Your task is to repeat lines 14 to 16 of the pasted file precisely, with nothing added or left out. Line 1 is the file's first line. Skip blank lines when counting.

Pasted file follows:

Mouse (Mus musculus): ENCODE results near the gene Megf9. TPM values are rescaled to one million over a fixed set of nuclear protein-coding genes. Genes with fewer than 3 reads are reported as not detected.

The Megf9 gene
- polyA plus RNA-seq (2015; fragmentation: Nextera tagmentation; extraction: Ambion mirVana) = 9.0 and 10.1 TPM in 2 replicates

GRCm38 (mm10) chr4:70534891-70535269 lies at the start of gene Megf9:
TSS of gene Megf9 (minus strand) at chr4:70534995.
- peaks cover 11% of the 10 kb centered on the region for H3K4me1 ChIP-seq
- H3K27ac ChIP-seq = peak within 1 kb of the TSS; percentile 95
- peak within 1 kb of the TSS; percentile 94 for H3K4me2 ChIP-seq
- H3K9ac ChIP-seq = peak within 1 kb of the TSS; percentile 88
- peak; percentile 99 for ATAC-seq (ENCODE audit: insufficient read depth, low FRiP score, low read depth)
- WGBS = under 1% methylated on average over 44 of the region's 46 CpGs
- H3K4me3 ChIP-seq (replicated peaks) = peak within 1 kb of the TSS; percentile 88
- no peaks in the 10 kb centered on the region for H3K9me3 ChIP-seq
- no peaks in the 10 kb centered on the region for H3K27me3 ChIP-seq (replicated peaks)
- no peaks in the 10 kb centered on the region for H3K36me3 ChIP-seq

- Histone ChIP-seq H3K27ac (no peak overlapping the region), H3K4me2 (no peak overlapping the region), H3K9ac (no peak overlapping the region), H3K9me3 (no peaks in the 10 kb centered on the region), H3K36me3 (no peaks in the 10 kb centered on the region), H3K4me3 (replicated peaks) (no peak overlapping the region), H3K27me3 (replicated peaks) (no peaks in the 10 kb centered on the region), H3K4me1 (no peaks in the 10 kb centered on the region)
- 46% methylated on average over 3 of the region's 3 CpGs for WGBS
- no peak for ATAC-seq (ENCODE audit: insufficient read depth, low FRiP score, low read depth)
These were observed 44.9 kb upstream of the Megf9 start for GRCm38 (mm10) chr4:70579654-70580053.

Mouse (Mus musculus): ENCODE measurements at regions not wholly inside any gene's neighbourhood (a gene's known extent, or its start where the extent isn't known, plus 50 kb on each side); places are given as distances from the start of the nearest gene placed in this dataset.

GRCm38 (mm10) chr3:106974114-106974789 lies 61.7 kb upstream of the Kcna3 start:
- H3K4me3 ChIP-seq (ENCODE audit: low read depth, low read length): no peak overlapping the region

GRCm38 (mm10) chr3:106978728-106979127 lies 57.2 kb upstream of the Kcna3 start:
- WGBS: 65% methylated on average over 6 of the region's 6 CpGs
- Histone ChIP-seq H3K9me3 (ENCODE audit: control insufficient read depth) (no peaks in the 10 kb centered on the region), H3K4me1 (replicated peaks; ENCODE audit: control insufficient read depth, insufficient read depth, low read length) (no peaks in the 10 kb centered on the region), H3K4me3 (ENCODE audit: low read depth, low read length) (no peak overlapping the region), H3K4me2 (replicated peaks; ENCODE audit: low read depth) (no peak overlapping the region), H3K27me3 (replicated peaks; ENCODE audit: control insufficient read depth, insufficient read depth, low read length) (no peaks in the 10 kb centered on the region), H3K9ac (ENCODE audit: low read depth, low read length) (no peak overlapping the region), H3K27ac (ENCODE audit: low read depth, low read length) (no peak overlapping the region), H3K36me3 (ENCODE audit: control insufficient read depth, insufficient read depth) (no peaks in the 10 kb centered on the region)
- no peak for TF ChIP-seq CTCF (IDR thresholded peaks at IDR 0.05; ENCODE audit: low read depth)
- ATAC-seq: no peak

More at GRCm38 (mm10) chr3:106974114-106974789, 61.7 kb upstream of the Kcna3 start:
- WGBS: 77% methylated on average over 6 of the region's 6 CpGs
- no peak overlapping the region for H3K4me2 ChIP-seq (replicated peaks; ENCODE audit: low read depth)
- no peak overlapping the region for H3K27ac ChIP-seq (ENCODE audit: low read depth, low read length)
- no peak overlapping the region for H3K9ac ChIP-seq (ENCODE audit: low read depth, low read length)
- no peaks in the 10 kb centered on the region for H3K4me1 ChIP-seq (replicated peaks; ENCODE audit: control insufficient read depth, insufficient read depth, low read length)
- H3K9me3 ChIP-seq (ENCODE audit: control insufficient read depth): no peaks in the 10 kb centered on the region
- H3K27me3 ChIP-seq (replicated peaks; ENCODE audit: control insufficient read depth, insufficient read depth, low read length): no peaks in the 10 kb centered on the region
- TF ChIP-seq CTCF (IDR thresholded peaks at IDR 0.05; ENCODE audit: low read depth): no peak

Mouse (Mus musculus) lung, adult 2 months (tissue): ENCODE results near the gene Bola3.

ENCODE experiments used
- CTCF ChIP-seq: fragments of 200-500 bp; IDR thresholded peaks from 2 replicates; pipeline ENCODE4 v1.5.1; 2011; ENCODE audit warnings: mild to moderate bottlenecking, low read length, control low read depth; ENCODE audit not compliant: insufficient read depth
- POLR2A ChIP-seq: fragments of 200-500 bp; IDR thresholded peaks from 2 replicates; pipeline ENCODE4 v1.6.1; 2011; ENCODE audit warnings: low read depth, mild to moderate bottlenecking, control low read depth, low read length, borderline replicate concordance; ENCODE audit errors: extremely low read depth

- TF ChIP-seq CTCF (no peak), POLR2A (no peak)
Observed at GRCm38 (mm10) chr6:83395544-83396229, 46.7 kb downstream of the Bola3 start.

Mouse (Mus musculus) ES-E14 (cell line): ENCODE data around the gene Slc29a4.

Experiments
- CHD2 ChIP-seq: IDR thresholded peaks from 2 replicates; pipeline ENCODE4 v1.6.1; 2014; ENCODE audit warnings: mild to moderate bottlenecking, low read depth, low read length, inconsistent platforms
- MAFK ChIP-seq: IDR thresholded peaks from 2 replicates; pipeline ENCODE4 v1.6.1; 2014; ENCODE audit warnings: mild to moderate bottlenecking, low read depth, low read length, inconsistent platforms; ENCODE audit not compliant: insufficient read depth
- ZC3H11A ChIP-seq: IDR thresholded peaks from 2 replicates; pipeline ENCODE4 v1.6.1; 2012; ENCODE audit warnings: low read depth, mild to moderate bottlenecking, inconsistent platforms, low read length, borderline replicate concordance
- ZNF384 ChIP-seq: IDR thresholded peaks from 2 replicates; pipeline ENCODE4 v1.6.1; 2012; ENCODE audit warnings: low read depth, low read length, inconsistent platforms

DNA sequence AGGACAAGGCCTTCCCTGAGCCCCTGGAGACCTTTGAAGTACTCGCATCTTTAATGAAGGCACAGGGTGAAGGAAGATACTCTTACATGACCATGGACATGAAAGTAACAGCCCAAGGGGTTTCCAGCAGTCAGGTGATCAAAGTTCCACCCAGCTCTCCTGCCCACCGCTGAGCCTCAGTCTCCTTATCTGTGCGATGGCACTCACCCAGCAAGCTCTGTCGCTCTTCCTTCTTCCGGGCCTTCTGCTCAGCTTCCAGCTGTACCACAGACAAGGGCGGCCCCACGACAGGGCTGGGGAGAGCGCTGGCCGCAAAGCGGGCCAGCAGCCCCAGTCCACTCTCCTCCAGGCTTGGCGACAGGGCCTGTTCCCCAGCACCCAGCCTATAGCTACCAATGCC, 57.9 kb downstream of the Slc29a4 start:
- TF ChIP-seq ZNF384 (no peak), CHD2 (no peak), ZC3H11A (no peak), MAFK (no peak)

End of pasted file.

- no peaks in the 10 kb centered on the region for H3K27me3 ChIP-seq (replicated peaks)
- no peaks in the 10 kb centered on the region for H3K36me3 ChIP-seq

- Histone ChIP-seq H3K27ac (no peak overlapping the region), H3K4me2 (no peak overlapping the region), H3K9ac (no peak overlapping the region), H3K9me3 (no peaks in the 10 kb centered on the region), H3K36me3 (no peaks in the 10 kb centered on the region), H3K4me3 (replicated peaks) (no peak overlapping the region), H3K27me3 (replicated peaks) (no peaks in the 10 kb centered on the region), H3K4me1 (no peaks in the 10 kb centered on the region)